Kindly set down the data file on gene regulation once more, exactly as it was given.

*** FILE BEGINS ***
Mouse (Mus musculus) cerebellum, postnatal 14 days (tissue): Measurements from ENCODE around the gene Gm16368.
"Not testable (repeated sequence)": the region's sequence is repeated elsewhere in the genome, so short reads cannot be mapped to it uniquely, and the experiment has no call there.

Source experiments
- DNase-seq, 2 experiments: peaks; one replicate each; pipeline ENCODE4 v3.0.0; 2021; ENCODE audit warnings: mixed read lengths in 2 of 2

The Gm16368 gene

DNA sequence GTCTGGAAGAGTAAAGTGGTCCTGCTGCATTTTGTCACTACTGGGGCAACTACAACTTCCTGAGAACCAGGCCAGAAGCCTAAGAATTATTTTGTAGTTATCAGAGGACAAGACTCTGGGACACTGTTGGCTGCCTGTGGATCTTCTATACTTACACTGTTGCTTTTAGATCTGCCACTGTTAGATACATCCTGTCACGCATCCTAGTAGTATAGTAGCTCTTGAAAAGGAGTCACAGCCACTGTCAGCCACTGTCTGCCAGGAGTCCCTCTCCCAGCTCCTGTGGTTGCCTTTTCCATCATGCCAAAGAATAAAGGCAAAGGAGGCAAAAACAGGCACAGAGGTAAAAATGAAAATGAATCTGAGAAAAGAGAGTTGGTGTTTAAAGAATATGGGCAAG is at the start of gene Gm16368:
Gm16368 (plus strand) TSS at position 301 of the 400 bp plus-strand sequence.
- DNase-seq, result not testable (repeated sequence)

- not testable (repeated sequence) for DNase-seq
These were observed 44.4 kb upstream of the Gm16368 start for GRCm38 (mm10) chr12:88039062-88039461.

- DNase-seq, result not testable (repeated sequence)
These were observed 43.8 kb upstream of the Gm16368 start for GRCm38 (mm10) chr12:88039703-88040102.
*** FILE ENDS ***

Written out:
Mouse (Mus musculus) cerebellum, postnatal 14 days (tissue): Measurements from ENCODE around the gene Gm16368.
"Not testable (repeated sequence)": the region's sequence is repeated elsewhere in the genome, so short reads cannot be mapped to it uniquely, and the experiment has no call there.

Source experiments
- DNase-seq, 2 experiments: peaks; one replicate each; pipeline ENCODE4 v3.0.0; 2021; ENCODE audit warnings: mixed read lengths in 2 of 2

The Gm16368 gene

DNA sequence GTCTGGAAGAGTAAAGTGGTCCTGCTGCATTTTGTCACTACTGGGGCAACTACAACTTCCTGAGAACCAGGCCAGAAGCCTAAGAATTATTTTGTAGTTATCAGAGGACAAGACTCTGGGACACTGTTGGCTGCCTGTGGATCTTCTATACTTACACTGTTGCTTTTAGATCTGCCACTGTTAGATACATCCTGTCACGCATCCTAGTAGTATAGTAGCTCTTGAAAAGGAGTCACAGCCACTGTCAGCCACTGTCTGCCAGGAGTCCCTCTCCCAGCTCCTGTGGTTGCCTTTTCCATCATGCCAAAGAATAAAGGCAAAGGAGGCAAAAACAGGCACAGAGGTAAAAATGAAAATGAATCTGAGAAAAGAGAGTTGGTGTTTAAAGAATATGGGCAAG is at the start of gene Gm16368:
Gm16368 (plus strand) TSS at position 301 of the 400 bp plus-strand sequence.
- DNase-seq, result not testable (repeated sequence)

- not testable (repeated sequence) for DNase-seq
These were observed 44.4 kb upstream of the Gm16368 start for GRCm38 (mm10) chr12:88039062-88039461.

- DNase-seq, result not testable (repeated sequence)
These were observed 43.8 kb upstream of the Gm16368 start for GRCm38 (mm10) chr12:88039703-88040102.